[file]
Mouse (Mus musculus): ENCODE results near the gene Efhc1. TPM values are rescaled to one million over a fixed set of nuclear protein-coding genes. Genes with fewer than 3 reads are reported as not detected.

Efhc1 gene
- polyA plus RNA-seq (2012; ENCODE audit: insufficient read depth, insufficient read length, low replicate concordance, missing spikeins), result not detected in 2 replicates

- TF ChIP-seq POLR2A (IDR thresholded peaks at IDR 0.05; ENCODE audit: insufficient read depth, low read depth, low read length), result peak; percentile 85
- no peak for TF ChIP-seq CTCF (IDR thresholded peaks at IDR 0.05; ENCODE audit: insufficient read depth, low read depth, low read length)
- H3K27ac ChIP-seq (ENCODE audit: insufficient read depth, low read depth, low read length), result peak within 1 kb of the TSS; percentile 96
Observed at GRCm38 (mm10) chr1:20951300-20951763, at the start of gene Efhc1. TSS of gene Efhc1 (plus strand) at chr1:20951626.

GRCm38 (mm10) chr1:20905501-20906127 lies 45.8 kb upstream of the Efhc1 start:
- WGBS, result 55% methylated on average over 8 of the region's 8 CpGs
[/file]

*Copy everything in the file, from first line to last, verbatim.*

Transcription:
Mouse (Mus musculus): ENCODE results near the gene Efhc1. TPM values are rescaled to one million over a fixed set of nuclear protein-coding genes. Genes with fewer than 3 reads are reported as not detected.

Efhc1 gene
- polyA plus RNA-seq (2012; ENCODE audit: insufficient read depth, insufficient read length, low replicate concordance, missing spikeins), result not detected in 2 replicates

- TF ChIP-seq POLR2A (IDR thresholded peaks at IDR 0.05; ENCODE audit: insufficient read depth, low read depth, low read length), result peak; percentile 85
- no peak for TF ChIP-seq CTCF (IDR thresholded peaks at IDR 0.05; ENCODE audit: insufficient read depth, low read depth, low read length)
- H3K27ac ChIP-seq (ENCODE audit: insufficient read depth, low read depth, low read length), result peak within 1 kb of the TSS; percentile 96
Observed at GRCm38 (mm10) chr1:20951300-20951763, at the start of gene Efhc1. TSS of gene Efhc1 (plus strand) at chr1:20951626.

GRCm38 (mm10) chr1:20905501-20906127 lies 45.8 kb upstream of the Efhc1 start:
- WGBS, result 55% methylated on average over 8 of the region's 8 CpGs